Chinatown' Screenwriter Robert Towne Passes Away at 89

Renowned writer Robert Towne leaves behind a cinematic legacy

by Zain ul Abedin
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Chinatown' Screenwriter Robert Towne Passes Away at 89
© Alberto E. Rodriguez/Getty Images

The famed movie script writer Robert Towne, known for writing the screenplay of the Roman Polanski-directed "Chinatown", for which he won an Academy Award, died in his house in Los Angeles on Monday. He was 89. It was widely reported on Tuesday by Towne’s publicist, Carri McClure, though no reason of death was mentioned.

Thus, Towne started working as an acclaimed screenwriter representative of the New Hollywood movement due to his unique talent of creating brilliant dialogue. His win in the Oscars owing to "Chinatown" in 1974 is an example of a three-time consecutive nominee, which was a big boost to his contributions to the industry.

Some of his other prominent nominations were for the movies The Last Detail also directed by Hal Ashby and Shampoo.

Towne's Uncredited Impact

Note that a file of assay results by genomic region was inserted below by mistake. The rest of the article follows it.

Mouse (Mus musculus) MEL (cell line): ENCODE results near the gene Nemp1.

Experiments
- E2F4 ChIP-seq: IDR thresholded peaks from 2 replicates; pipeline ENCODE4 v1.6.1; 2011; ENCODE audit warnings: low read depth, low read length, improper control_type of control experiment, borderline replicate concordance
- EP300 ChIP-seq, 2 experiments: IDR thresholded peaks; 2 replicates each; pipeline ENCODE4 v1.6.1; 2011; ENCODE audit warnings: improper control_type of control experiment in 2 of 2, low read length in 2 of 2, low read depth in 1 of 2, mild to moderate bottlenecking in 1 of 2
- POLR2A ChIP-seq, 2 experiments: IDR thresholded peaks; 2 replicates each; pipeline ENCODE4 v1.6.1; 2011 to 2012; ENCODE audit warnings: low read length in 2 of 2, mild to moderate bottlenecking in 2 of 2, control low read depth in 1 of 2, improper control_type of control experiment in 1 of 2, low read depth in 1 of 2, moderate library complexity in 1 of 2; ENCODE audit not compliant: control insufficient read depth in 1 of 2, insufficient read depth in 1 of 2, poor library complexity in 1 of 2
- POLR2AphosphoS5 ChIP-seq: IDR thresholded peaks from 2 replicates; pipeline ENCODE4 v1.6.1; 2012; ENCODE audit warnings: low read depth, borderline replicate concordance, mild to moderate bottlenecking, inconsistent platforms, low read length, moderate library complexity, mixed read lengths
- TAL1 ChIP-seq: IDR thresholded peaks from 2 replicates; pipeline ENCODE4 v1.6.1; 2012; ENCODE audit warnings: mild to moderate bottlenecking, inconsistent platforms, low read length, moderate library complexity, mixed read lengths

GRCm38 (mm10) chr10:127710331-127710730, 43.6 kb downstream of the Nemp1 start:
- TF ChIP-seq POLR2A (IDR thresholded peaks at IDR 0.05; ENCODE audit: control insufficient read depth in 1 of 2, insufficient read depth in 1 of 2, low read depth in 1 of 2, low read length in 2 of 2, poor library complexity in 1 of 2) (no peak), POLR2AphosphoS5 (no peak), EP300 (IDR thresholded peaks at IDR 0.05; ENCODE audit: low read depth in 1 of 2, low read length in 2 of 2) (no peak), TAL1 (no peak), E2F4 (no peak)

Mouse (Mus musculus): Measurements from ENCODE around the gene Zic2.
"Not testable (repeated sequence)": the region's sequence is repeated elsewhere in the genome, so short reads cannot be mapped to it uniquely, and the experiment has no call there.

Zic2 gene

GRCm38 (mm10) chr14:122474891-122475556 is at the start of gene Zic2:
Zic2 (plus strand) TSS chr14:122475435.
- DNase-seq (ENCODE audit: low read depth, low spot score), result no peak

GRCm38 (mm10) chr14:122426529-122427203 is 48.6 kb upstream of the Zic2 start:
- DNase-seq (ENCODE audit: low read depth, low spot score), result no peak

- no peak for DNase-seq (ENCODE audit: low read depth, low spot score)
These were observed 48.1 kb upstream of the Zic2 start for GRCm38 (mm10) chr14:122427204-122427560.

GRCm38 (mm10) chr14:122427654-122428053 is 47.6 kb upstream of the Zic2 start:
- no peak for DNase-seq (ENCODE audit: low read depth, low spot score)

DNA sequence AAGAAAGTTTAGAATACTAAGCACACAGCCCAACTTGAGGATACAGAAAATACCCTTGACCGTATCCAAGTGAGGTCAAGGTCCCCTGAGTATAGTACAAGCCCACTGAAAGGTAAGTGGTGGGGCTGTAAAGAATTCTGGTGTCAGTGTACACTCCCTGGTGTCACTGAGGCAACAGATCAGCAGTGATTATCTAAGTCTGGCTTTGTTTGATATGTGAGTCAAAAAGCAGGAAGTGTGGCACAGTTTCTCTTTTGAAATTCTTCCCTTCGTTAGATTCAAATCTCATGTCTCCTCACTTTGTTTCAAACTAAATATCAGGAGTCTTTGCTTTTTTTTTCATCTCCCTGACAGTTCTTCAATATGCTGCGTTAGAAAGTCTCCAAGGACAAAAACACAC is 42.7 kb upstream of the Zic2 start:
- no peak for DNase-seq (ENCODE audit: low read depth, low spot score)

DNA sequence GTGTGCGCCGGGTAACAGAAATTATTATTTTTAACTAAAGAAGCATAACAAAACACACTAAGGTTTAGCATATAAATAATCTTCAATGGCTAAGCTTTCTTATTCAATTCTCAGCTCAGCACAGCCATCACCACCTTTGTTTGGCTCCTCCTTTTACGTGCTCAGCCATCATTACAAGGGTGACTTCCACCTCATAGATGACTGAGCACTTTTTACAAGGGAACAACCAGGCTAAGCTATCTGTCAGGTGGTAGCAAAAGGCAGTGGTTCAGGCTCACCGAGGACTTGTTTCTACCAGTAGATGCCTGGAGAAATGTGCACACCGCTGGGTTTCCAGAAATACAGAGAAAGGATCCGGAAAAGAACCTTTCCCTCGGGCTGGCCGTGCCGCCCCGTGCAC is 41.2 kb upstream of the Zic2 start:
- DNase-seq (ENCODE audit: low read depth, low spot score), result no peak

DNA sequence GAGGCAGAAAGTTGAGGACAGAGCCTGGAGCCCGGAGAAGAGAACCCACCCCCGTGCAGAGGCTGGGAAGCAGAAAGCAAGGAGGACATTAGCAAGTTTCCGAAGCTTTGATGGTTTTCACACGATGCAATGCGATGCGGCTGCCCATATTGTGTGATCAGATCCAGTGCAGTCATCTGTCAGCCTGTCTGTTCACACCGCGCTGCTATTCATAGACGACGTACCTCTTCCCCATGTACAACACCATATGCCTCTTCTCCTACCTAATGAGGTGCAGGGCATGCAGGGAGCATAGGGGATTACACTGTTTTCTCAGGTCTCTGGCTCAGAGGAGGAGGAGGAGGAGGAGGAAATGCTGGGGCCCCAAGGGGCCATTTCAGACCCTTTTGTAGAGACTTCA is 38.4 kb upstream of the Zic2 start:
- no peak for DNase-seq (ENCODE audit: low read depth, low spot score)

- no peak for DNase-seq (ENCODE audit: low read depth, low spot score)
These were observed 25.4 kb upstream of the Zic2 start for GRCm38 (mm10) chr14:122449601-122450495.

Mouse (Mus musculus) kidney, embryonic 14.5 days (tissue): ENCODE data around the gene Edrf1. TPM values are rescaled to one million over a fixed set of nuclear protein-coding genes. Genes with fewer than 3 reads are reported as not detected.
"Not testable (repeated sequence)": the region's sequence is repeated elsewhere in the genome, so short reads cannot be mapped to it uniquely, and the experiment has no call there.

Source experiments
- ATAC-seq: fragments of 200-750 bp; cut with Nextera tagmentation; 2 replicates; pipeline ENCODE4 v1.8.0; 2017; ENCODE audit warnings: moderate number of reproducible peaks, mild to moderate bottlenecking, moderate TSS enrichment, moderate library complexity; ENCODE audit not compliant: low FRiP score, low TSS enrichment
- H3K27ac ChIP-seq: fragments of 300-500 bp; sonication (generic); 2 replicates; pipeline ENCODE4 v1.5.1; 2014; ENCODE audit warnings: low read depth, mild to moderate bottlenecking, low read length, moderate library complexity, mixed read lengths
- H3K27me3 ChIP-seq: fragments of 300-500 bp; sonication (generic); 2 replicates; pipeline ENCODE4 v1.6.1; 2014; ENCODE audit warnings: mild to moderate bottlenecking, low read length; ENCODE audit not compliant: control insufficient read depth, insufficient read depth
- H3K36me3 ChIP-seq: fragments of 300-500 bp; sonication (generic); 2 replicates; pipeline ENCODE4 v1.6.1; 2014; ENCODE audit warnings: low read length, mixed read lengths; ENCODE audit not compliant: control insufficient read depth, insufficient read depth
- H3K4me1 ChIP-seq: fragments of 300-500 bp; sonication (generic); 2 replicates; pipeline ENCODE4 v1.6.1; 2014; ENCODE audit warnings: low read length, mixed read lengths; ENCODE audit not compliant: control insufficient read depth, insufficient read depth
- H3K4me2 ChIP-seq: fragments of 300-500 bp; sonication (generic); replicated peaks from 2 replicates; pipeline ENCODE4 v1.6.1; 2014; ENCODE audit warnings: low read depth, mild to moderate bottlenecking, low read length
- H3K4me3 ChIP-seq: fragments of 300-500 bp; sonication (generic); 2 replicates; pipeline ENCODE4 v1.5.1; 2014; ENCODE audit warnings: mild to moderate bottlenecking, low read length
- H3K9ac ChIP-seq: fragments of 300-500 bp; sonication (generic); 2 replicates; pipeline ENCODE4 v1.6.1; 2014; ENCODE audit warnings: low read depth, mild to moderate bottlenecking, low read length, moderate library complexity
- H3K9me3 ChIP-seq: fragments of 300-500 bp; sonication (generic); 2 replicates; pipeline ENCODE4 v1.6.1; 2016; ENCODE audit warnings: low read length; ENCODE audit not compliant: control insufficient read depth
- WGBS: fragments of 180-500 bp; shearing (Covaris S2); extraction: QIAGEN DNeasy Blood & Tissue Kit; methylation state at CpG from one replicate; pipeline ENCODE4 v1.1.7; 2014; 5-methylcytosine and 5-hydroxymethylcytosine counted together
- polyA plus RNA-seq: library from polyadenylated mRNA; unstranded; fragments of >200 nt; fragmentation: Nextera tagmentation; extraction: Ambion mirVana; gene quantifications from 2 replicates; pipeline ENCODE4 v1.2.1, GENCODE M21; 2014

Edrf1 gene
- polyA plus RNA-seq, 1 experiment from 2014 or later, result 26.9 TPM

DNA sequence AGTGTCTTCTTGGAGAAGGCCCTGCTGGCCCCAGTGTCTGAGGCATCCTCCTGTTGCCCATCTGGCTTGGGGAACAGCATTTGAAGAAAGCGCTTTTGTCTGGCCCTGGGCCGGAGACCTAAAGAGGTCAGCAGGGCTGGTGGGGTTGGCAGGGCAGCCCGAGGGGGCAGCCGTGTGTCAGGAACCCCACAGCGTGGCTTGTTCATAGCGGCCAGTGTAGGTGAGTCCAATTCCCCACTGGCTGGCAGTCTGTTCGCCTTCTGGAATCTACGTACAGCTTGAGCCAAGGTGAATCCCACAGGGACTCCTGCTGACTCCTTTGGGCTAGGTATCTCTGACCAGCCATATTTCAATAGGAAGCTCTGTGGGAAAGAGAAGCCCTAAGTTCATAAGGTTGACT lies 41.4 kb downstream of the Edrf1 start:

Moreover, Towne was concerned in the production of several of the most crucial motion pictures of the twentieth century, although he was not credited for those: "Bonnie and Clyde" (1967) and "The Godfather" (1972).

In a similar way, his flair for scriptwriting was well recognized in America, and he was regarded as one of the best script doctors in Hollywood despite his habit of being delayed often. However successful the critic described him as Towne was notorious for his unconventional behavior on the set.

He used to be late most of the times and he would submit scripts which were splendid but chaotic at the same time in their raw format. When it comes to Towne as a character, film historian David Thomson said that he was fascinating because he is an idealist with realistic motives; he is a romantic at heart but also a man plagued by doubt.

This aspect introduced more depth to the characters and issues that he was depicting and a richness to the films that he was contributing towards, and thus, even to this day, he left a mark in the way moving stories are told.

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